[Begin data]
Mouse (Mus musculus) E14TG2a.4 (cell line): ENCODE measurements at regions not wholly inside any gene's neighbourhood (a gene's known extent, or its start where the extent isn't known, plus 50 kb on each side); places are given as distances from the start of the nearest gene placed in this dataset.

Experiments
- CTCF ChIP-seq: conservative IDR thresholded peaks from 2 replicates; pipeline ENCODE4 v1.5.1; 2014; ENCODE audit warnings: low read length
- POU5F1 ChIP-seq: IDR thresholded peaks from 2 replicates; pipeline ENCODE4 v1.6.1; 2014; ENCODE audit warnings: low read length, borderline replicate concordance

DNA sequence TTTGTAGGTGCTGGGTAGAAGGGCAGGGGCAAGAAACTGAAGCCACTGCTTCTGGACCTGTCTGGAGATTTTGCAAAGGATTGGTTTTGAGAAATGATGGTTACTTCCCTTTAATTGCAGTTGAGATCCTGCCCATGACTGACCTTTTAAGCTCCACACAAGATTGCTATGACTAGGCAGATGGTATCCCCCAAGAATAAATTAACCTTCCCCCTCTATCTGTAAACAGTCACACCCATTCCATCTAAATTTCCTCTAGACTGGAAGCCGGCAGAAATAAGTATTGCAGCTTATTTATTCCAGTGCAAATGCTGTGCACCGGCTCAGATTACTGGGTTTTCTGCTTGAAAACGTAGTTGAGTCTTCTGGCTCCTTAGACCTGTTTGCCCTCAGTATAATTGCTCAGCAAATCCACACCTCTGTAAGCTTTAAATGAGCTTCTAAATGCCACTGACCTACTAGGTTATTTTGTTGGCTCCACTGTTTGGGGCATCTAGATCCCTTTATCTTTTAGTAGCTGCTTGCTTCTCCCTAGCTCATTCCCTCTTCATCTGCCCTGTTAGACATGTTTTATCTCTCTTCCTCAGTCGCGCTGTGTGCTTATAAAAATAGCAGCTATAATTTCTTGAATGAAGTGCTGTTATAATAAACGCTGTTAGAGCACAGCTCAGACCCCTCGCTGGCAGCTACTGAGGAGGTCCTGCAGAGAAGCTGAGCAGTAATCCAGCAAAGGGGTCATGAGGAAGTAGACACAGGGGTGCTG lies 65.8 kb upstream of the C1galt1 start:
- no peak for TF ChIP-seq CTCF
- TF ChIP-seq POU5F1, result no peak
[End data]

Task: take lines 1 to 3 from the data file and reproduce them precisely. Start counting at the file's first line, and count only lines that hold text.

Mouse (Mus musculus) E14TG2a.4 (cell line): ENCODE measurements at regions not wholly inside any gene's neighbourhood (a gene's known extent, or its start where the extent isn't known, plus 50 kb on each side); places are given as distances from the start of the nearest gene placed in this dataset.

Experiments
- CTCF ChIP-seq: conservative IDR thresholded peaks from 2 replicates; pipeline ENCODE4 v1.5.1; 2014; ENCODE audit warnings: low read length